When it comes to cars, few places are as mad about the automobile as Metro Detroit. It’s nicknamed the world’s motor capital and for good reason. Aside from the headquarters of Ford, General Motors and Chrysler, it is also home to thousands of tier one and tier two suppliers, aftermarket companies, performance and restoration shops. On April 24-25, classic car fever was running hot as RM Auctions hosted it’s annual Classic Car Auction of Michigan, held at the Rock Financial Showplace in Novi, west of Detroit.
This particular auction tends to attract a sizable number of cars and is billed as the largest indoor event of its type in the Midwest. Naturally, being in the Detroit area, a lot of cars that cross the block are American classics and muscle cars, but other marques also tend to be well represented.
This year’s auction witnessed a flurry of activity as cars crossed the block on Saturday and Sunday, with strong bidder interest on both days. By the time the gavel fell for the last time, a 1958 Pontiac Parisienne convertible had garnered top sale honors, going for a robust $104,500. The Parisienne is a unique Canadian market Pontiac that features Arrowhead division body work and interior embellishments, with Chevrolet chassis and running gear. Pristine survivors are rare, but clearly in demand as witnessed here.
Behind the Parisienne, the next highest sale price was for a 1960 Cadillac Eldorado Biarritz, which went for $82,500. Other notable vehicles of interest that crossed the block, included a selection of early “Brass Era” vehicles, notably the earliest known Ford still in existence – a 1903 Ford Model A (not to be confused with the 1928 version), a 1904 Rambler Model L; 1904 Overland and 1918 Nash truck. Big 1930s luxury cars, that pay homage to Detroit’s rich automotive past and continue to be among the most blue chip of investments in the hobby, were also out in healthy numbers, including a 1929 Dusenberg Model J convertible sedan, with bodywork by Murphy, a 1932 Dusenberg Model J Torpedo Berline Rollston and a 1931 Chrysler CG Imperial.
According to Ken Wallace, Car Specialist and Manager of RM’s Ypsilanti, Michigan based office, “RM was very pleased with the attendance and results from the April 24-25 auction. Bidder registrations were up substantially over 2009 – more than 45 percent with interest from across the U.S. and Canada and even beyond, including the UK, Ireland and Norway. Strong interest and enthusiastic bidding led to some great results, with prices realized that are consistent with current market values.”
[Source: RM Auctions]
For those with the means, RM Auctions is offering the chance to own not one, but two Mercedes-Benz CLK GTR street cars. Essentially road legal versions of the FIA GT1 race cars, just 25 of these incredible exotics were built to meet FIA regulations, which clearly state that any race car must be based on a production model street car.
As a result, these street cars are actually based on the race cars, and not the other way around. They boast 612-hp 6.9-liter V12 engines, six-seed sequential transmissions with paddle shifters and carbon fiber brakes.
The CLK GTR race cars competed in the FIA GT1 class in 1997 and 1998, taking the championship in their first year.
As mentioned, just 25 of these cars exist with only five of the roadster models ever made.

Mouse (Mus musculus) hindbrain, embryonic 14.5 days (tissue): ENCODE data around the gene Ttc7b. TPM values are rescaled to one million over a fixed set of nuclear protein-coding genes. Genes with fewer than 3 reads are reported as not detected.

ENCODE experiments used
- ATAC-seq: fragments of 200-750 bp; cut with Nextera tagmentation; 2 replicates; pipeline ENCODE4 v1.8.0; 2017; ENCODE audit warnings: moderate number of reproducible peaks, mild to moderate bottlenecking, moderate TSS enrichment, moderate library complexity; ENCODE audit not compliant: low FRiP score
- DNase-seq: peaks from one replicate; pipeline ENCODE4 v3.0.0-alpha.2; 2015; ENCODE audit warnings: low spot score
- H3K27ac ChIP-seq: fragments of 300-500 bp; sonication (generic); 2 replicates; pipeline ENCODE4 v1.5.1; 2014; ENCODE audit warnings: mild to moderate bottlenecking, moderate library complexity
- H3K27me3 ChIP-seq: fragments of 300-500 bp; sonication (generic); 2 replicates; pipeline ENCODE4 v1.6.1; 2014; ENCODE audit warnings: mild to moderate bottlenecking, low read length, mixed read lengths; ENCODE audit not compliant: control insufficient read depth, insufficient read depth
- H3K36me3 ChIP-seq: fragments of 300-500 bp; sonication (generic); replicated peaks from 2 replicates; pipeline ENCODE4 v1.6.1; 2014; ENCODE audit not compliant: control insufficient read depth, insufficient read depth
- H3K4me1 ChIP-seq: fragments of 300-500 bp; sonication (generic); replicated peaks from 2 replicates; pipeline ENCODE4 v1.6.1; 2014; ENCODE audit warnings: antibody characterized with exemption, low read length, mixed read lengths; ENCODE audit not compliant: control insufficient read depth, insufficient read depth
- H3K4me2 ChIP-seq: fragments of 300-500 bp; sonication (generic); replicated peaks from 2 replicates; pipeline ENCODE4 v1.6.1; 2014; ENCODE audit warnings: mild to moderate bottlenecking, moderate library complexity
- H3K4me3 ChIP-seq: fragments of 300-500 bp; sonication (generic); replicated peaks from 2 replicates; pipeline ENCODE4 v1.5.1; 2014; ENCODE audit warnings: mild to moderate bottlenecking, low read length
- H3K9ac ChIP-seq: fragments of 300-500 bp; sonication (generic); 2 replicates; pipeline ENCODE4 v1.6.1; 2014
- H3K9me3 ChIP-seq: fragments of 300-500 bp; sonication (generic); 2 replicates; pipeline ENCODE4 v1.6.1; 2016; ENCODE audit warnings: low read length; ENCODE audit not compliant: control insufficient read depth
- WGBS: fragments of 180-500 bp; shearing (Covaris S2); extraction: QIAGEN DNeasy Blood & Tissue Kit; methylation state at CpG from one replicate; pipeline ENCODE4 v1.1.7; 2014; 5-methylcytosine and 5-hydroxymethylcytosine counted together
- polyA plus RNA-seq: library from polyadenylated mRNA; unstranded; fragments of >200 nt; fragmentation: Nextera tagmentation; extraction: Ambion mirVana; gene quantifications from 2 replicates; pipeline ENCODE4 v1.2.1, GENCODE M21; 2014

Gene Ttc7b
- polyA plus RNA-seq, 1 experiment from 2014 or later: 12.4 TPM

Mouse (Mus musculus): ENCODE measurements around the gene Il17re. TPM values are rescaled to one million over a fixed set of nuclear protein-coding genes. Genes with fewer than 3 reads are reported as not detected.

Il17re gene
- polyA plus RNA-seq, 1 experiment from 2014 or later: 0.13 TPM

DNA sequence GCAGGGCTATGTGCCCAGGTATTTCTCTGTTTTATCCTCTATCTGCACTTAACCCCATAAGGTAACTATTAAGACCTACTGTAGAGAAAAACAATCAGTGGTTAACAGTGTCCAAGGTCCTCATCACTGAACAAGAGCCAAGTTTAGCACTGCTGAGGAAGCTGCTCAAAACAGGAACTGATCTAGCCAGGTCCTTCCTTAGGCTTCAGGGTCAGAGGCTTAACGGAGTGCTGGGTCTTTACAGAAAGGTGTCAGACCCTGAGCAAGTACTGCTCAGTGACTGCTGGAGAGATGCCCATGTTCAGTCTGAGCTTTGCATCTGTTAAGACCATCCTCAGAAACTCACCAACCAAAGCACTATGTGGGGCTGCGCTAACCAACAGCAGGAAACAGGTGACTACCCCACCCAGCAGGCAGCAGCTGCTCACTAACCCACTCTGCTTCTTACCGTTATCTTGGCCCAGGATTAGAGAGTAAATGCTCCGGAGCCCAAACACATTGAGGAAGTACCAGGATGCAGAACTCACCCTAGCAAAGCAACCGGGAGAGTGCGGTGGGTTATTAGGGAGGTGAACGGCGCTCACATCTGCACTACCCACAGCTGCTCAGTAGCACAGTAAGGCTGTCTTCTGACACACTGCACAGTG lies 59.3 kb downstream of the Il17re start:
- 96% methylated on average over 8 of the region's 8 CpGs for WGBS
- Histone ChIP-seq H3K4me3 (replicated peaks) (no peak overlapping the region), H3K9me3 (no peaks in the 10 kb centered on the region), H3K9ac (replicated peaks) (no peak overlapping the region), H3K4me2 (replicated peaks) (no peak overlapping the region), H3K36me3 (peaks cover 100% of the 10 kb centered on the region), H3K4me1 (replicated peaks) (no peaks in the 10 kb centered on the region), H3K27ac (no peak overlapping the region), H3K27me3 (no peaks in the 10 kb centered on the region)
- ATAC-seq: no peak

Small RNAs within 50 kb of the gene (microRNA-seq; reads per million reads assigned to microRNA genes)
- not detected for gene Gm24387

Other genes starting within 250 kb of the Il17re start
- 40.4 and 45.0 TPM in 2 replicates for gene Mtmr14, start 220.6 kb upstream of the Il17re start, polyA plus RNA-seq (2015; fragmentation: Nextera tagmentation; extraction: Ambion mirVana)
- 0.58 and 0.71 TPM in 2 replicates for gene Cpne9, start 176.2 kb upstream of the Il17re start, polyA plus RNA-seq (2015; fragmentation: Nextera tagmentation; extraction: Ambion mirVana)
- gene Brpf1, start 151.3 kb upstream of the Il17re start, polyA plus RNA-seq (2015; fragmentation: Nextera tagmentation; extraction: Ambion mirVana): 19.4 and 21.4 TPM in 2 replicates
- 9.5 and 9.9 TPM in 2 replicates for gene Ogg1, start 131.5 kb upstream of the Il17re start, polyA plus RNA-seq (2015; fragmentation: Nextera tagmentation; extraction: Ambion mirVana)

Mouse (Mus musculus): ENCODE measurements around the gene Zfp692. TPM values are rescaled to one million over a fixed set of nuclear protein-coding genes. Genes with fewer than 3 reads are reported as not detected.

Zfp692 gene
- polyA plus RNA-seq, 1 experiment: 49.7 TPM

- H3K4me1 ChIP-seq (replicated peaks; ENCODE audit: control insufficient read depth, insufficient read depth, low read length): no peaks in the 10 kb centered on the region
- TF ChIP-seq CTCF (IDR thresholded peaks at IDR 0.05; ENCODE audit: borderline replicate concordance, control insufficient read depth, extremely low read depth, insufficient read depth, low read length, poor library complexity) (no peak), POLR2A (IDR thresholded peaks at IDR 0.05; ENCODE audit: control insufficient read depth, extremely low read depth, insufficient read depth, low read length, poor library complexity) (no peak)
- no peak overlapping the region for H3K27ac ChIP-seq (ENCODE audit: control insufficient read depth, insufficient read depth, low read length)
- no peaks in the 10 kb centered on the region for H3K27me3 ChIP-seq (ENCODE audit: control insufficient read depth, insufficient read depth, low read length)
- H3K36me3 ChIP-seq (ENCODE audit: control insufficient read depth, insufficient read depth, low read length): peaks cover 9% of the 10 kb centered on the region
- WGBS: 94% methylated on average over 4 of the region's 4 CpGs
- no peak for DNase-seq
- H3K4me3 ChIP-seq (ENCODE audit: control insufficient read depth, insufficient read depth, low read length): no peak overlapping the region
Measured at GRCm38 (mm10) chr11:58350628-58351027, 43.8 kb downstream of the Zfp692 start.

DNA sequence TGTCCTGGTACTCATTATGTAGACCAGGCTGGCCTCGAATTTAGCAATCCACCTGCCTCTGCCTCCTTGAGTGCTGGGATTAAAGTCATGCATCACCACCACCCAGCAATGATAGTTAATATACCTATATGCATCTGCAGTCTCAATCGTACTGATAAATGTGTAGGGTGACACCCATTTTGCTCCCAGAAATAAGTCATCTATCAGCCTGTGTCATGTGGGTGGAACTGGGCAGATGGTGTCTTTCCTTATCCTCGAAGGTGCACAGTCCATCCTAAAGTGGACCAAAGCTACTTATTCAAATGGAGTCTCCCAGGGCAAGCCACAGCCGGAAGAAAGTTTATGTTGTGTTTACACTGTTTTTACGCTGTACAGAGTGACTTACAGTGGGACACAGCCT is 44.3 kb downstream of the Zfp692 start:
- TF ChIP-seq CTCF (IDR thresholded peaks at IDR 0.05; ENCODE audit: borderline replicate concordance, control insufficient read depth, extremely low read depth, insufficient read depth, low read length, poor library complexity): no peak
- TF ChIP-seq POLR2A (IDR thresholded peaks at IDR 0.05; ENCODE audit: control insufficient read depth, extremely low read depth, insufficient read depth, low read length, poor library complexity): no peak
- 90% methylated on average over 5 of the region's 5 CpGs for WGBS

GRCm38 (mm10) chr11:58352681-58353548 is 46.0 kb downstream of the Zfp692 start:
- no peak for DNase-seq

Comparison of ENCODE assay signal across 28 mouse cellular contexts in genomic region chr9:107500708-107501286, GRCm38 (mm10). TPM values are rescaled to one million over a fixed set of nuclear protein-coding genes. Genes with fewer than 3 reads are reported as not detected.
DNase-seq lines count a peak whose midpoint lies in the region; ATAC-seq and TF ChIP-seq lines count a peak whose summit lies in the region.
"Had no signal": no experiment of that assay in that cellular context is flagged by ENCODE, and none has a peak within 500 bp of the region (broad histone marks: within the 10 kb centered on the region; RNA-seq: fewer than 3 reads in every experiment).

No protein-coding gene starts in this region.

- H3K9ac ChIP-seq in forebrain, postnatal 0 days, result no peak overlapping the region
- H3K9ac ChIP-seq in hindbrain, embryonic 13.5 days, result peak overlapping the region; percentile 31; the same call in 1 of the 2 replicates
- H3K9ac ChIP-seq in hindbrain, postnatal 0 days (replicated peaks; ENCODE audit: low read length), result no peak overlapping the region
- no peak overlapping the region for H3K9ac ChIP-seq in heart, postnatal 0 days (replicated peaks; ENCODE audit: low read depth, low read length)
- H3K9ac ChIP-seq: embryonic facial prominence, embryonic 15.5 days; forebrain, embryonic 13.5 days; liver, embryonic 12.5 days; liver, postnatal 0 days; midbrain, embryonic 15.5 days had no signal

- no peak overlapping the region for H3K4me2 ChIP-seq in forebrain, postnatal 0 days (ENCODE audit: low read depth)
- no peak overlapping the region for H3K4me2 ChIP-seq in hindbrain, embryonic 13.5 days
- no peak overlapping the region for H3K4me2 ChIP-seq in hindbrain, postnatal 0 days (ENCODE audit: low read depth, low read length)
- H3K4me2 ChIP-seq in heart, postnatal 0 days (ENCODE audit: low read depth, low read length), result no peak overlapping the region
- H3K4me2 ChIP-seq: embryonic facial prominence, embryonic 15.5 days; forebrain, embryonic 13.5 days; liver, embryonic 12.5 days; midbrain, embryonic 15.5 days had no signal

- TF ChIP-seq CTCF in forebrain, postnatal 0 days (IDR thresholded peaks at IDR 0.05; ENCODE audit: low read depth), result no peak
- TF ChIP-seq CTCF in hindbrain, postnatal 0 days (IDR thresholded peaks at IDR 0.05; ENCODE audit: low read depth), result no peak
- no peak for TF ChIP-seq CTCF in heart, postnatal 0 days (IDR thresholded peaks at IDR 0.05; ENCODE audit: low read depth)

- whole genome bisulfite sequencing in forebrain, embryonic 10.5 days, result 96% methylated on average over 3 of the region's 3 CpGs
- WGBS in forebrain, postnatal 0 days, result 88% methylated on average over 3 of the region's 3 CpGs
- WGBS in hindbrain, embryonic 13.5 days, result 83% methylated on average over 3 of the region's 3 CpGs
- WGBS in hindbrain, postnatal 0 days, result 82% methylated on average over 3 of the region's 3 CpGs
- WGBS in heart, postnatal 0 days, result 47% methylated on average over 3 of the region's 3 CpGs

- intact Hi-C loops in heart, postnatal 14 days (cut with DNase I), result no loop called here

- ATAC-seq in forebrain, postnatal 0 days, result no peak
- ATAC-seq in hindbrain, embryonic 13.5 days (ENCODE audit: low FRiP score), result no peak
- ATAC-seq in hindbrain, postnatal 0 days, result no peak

Both cars will hit the auction block on October 28th at RM Auction’s Automobiles of London sale.
We’ll take both!
GALLERY: Mercedes-Benz CLK GTR Street Cars
More on the CLK GTR street cars after the jump:
A Ferrari has once again set a new record for the highest sale price at an auction. The 1957 250 Testa Rossa sold for 9,020,000 Euro (or roughly $12 million), topping the previous record holder, a 1961 Ferrari 250 GT that reached $9.6 million last year.
The 250 Testa Rossa hit the block in Ferrari’s home town of Maranello during a special Ferrari-themed RM auction titled Leggenda e Passione.
“The historical significance of this car attracted a bidding war as collectors from around the world – both in the room and on the telephone – competed to secure one of the most alluring and iconic of all Ferrari racing cars,” said RM Europe’s managing director Max Girardo.
Debuting at the Buenos Aires 1000 Km race in 1958, the 250 Testa Rossa is one of just 22 similar models. It placed fourth in that race and was later sold to an American who raced it extensively in the SCCA championship.
Official release after the jump:
Ferrari has announced that it will auction off the rights to the very last F430 to roll off the assembly line and donate the proceeds to help citizens of the Abruzzo region that was devastated during the April 6th earthquake in Italy.
Rights to the car will be on the block at a special Ferrari-themed RM Auction this Sunday, however, the car itself will not be built until the end of the year.
The 490hp F430 will come with a special two-tone paint job using the traditional colors (red and blue) of Aquila, the city hardest hit by the earthquake. The owner will then be invited to the Ferrari factory in Maranello to chose the remaining options on the car. Ferrari has said it will toss in several pricey options from its Carrozzeria Scaglietti catalog.
The Italian exotic will come with a certificate signed by Ferrari Chairman, Luca di Montezemolo and a special dedication plaque.
This news also marks the first admission by Ferrari that F430 production will end this year, making the arrival of a concept to succeed the impressive exotic at the Frankfurt Auto Show this Fall almost certain.
Official release after the jump: